Dental caries is considered to be the major cause tooth loss due to poor oral hygiene maintenance and consumption of synthetic sugars at high frequencies. However, all cases of damage to tooth structure do not occur due to caries causing microorganisms. Teeth can also be damaged owing to habitual carelessness and intake of certain food products which do not look harmful for dental health. Such sources of tooth damage and decay are termed as hidden causes and patient should be educated and motivated regarding their prevention. Regular tooth brushing extremely beneficial for your oral health but timing of performing tooth brushing must be well planned. Brush your teeth before taking breakfast early in the morning and before going to bed at night. Never clean your teeth especially with hard tooth brush and abrasive tooth paste soon after taking breakfast, lemon juice or carbonated beverages as teeth are susceptible to erosion under these conditions.
It is strongly prohibited to do mouth rinsing following brushing your teeth as it can wash away the good fluorides from tooth surfaces. Reduce the frequency of inter meal snacks as much as possible. Increased frequency of snacks can act as constant source of nutrition for harmful bacteria residing within the oral cavity. Refrain from using your teeth as bottle openers at all costs as it can cause chipping off your tooth enamel. Dark colored drinks such as coffee, tea, cola beverages and green tea can result in tooth discoloration. Sports injuries are common in young children and teenagers. It is advised to use protective appliances such as mouth guards during athletic activities to prevent dental trauma especially involving front teeth. This piece of information describes major risk factors associated with damage to teeth and oral structures..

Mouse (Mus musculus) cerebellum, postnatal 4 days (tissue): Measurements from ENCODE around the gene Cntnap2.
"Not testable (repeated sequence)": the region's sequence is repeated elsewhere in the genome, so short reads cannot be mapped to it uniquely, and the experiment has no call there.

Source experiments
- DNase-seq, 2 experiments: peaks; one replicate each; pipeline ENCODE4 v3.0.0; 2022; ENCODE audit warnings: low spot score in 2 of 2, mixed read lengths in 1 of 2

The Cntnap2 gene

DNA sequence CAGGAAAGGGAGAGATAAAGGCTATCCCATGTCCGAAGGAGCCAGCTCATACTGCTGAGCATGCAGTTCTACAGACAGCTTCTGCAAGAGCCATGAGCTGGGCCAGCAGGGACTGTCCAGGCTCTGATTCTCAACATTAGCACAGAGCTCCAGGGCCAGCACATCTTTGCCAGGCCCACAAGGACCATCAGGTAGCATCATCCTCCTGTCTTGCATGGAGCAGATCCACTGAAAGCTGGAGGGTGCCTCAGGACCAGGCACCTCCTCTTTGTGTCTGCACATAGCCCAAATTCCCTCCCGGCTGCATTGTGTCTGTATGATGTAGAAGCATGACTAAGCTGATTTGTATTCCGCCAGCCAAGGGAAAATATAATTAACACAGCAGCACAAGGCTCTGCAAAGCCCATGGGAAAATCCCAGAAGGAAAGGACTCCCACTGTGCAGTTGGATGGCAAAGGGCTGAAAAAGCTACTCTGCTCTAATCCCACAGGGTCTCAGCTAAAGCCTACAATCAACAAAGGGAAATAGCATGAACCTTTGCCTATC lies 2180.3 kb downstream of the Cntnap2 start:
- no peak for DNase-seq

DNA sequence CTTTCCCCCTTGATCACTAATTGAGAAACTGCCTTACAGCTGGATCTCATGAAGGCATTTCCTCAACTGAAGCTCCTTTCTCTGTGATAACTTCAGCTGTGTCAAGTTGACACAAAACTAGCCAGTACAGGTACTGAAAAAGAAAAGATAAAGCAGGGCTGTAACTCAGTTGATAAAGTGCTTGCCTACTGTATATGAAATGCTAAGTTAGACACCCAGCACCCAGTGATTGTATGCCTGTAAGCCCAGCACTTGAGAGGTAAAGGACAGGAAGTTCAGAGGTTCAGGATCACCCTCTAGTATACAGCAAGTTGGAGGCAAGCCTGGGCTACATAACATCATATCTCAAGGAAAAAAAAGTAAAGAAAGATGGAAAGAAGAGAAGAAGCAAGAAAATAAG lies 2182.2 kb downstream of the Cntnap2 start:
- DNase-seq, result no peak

IF you brush your teeth straight after breakfast, drink bottled water and open chip packets with your teeth then you’re committing some of the 10 deadly sins of dentistry.
You might think a hard bristled brush removes more plaque from your teeth or that rinsing after brushing delivers a cleaner mouth, but you’re wrong.
Brushing your teeth straight after drinking a glass of orange juice at breakfast can abrade the tooth enamel. Picture Thinkstock Source: ThinkStock
You’ve cleaned your teeth and think a final rinse with water will wash off any final bits of food brushed off your teeth.
“When you rinse after brushing you’re washing off the good fluoride from the toothpaste left on your teeth and spitting out the excess,” he says.
“Saliva neutralises the acid. If you eat something for lunch and get an acid attack, within an hour its neutralised, but if you have a snack all of a sudden you’re getting another acid attack and that is where the decay happens because the amount of acidity outweighs the amount of time your mouth is neutral,” he says.